Can DBS Improve Motor Function Post-Stroke? (Video)
Cleveland Clinic Neurological Institute investigators are hoping that deep brain stimulation (DBS) will prove effective in helping patients regain motor function lost to a stroke.
Cleveland Clinic Neurological Institute investigators are hoping that deep brain stimulation (DBS) will prove effective in helping patients regain movement lost to a stroke. Nearly 10 years of preclinical research into this new application of DBS demonstrate consistent and reproducible improvement in motor function in an animal model of stroke, states Andre Machado, MD, PhD, Neurological Institute Chairman. “We have shown that this works in small as well as large strokes. There is reorganization of the brain and new synapses form. We are even seeing that some new neurons are created as a result of the chronic stimulation, and we believe this underlies the improvements we’ve observed.” The FDA has granted approval to initiate a first-in-human clinical trial using DBS to target the dentate nucleus of the cerebellum.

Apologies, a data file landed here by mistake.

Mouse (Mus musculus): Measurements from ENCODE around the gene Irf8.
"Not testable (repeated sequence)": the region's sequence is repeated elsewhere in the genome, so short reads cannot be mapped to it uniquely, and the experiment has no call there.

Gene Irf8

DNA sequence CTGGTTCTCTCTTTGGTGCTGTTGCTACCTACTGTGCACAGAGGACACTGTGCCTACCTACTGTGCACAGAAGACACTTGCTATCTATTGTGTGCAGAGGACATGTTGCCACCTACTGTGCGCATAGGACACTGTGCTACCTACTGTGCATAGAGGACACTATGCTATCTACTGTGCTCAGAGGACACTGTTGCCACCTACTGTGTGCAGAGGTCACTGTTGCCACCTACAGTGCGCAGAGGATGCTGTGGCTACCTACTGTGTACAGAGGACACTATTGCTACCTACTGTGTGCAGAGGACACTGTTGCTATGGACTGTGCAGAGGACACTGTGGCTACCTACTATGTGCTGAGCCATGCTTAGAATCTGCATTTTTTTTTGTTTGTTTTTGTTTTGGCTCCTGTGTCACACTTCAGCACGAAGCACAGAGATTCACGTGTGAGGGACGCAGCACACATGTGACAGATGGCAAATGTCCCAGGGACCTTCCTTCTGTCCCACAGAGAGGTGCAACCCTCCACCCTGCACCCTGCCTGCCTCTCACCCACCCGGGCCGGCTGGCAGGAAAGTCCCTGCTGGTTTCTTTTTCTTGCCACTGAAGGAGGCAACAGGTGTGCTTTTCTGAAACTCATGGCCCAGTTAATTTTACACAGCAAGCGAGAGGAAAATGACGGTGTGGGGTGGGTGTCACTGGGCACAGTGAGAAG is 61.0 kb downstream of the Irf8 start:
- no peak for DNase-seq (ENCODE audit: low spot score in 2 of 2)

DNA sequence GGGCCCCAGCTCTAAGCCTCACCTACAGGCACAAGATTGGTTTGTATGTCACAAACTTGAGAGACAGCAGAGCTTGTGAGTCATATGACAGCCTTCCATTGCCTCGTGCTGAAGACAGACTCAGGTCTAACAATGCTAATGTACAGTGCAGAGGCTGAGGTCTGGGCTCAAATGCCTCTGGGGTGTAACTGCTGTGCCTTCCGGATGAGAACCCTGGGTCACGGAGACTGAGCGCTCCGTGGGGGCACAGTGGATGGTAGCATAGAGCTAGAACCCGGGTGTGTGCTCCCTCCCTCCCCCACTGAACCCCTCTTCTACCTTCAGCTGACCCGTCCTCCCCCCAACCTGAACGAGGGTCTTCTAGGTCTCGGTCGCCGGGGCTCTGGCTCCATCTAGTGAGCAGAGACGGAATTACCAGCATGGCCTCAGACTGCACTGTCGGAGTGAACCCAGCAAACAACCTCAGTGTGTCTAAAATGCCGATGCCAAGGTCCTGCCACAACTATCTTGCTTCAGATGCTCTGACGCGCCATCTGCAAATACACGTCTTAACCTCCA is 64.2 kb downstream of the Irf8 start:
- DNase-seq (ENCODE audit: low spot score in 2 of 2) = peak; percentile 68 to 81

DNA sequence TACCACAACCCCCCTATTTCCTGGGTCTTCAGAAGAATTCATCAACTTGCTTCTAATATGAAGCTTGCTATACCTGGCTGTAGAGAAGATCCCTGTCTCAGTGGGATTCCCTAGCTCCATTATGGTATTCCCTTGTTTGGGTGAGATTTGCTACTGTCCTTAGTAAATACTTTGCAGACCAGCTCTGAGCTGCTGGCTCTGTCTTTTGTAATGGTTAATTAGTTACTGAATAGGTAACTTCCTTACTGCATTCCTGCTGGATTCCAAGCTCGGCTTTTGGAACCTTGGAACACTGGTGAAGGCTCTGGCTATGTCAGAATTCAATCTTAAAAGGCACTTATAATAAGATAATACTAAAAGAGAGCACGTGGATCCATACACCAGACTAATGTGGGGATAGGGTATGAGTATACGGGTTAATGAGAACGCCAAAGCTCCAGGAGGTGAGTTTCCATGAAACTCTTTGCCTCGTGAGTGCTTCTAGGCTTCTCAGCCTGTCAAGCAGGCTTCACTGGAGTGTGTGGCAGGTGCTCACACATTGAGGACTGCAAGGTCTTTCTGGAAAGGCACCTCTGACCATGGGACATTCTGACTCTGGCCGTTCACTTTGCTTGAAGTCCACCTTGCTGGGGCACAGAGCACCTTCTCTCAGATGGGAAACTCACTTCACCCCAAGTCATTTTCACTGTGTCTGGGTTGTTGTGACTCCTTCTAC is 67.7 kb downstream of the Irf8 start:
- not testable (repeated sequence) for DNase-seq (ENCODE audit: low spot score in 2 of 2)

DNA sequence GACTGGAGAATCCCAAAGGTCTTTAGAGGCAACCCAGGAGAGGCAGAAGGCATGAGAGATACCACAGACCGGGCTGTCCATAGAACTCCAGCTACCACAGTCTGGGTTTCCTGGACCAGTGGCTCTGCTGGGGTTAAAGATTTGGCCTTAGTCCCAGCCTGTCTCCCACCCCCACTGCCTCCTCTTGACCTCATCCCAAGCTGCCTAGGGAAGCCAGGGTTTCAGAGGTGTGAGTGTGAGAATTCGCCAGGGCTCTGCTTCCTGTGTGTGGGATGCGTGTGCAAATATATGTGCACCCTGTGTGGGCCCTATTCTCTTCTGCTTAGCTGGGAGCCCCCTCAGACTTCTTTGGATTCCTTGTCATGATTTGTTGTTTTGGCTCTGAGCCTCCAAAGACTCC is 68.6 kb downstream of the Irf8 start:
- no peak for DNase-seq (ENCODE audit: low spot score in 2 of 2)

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“Deep brain stimulation has never before been used to help patients regain lost function,” Dr. Machado notes. “Our hope is that this will evolve into a treatment that helps people who have suffered neurological damage from stroke recover arm movement.”